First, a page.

Oil and gas companies curtail production as fires continue to blaze in Alberta

Alberta energy companies have temporarily shut in productions in areas affected by the ongoing wildfires.

Workers relocated and operations halted in parts of province


Some oil and gas producers in Alberta are temporarily shutting in production as wildfires rage across the energy-producing province.

With more than 100 active fires burning across Alberta and a provincial state of emergency in place, oil and gas companies with operations in the western and northwestern parts of the province have relocated workers and halted operations.

Crescent Point Energy Corp., which has significant operations in the Kaybob Duvernay light oil play, said Monday it has temporarily shut in production of approximately 45,000 barrels of oil equivalent per day in the affected areas.

Vermilion Energy Inc. has shut in about 30,000 barrels per day of production, while Paramount Resources Ltd. said Sunday its operations in the Grande Prairie and Kaybob regions are being affected and that it has temporarily curtailed about 50,000 barrels per day of production.

Rafi Tahmazian, a portfolio manager with Toronto-based investment firm Canoe Financial, says while this temporary halt in production might seem like bad news for energy companies, it's ultimately a positive for them. With supply down, prices will go up.

"It's a blip in the life of the company's production," he said.

"We're on such a thin razor's edge of availability that it's going to generate opportunity for pricing."

Tahmazian says he doesn't see the current wildfires as causing any medium- or long-term effects on energy prices. And for consumers, he believes it's unlikely a small spike in price will actually affect costs at the pump.

Unclear when production will resume

Tourmaline Oil Corp., Canada's largest natural gas producer, said Monday that members of its staff and their families have been safely removed from certain operated facilities and homes in the Edson area. Tourmaline has shut down nine gas processing facilities in the region.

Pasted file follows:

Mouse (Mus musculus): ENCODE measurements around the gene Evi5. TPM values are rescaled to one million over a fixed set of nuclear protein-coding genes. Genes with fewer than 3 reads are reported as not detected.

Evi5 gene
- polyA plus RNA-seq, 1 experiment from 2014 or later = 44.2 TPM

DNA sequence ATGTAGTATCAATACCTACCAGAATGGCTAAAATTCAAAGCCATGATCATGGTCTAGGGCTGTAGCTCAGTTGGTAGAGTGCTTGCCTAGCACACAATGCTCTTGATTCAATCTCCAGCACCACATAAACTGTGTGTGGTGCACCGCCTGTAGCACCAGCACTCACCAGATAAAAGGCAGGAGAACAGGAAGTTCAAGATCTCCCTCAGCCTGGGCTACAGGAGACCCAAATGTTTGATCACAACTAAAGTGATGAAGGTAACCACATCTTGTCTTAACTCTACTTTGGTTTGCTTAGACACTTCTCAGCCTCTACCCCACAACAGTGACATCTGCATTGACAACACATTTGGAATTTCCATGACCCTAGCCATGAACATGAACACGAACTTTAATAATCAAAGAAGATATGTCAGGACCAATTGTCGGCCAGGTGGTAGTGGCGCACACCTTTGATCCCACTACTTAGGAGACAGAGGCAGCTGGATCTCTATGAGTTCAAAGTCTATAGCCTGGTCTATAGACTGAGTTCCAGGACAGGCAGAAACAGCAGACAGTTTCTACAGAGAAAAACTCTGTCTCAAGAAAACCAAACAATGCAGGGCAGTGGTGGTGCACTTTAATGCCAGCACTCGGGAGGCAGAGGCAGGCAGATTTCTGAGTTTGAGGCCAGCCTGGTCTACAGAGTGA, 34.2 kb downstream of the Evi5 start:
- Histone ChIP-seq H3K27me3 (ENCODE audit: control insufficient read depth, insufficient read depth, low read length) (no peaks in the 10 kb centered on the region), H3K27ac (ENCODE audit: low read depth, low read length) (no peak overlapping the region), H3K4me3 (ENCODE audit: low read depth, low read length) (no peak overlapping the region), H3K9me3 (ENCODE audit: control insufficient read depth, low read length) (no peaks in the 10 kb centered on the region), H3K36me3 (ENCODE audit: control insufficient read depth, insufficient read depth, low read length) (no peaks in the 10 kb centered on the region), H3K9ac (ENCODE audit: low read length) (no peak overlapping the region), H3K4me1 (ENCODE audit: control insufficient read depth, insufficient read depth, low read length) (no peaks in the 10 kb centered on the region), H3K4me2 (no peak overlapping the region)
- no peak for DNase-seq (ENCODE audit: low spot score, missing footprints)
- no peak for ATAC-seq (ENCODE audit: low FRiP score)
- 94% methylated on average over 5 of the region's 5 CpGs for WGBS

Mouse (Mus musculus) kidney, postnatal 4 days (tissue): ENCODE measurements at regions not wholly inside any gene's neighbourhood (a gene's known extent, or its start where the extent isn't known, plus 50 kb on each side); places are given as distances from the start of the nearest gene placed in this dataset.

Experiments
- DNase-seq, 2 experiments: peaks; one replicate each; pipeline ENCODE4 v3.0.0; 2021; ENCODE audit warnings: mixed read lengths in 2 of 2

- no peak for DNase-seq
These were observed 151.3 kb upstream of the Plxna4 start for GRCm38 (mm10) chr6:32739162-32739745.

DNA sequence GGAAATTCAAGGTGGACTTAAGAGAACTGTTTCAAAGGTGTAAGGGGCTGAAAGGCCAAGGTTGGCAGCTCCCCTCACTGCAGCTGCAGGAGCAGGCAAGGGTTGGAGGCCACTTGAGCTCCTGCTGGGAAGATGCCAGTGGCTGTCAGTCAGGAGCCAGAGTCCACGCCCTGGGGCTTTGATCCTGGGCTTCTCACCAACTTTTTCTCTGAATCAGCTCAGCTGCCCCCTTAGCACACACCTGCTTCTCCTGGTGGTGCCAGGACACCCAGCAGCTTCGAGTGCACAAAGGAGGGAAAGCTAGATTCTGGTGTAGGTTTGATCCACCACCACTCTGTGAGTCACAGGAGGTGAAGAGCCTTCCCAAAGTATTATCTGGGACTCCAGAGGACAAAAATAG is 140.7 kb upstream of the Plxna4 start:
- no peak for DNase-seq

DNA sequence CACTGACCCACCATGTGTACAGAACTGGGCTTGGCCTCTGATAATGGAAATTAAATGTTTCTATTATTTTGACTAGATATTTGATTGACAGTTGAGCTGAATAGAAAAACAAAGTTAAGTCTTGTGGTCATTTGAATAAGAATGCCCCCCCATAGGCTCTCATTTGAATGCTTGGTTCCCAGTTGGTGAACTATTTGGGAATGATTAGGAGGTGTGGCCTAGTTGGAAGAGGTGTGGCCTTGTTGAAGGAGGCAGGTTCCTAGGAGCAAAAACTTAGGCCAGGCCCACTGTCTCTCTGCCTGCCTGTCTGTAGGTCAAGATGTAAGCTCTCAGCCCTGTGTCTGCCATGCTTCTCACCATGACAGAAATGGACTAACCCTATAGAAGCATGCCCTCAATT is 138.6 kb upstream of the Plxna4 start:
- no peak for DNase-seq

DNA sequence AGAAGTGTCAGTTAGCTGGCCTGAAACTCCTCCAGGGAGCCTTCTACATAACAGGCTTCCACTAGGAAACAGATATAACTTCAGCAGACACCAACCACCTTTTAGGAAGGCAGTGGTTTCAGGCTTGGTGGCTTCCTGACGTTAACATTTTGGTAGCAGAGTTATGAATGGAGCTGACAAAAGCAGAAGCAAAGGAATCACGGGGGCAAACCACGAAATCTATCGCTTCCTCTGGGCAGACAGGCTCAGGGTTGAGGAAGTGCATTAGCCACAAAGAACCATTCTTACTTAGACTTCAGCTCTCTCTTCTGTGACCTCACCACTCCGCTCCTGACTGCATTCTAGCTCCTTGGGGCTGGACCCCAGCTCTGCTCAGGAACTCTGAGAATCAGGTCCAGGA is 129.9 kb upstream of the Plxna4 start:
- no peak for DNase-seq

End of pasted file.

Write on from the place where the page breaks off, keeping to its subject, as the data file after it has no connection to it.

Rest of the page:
Cenovus Energy Inc. said in an email it has safely shut in production and brought plants down in some areas of its conventional business.

Other companies that have shut in production include Pipestone Energy Corp., which has temporarily curtailed approximately 20,000 barrels per day of production in the Grande Prairie area, and Kiwetinohk Energy, which has shut in the majority of its Placid operations "in response to downstream third party interruptions" that are in proximity to the Alberta wildfires.

Most of the affected companies have reported no damage to their infrastructure or assets so far. Vermilion Energy said its assessment to date indicates "minimal" damage to key infrastructure.

Family walking outside Emergency Reception Centre Edmonton 2023 wildfires

It is unclear when oil and gas companies will be able to resume operations in the affected areas.

Scotiabank analyst Jason Bouvier said in a morning note to clients that Crescent Point alone could see its 2023 cash flow per share decrease by about four per cent due to the impacts of the fires, assuming the company's Kaybob Duvernay production is shut in for the remainder of the second quarter.

About 29,000 people have had to leave their homes due to the wildfires.

Alberta Premier Danielle Smith declared a provincial state of emergency on Saturday.

Credit belongs to : www.cbc.ca

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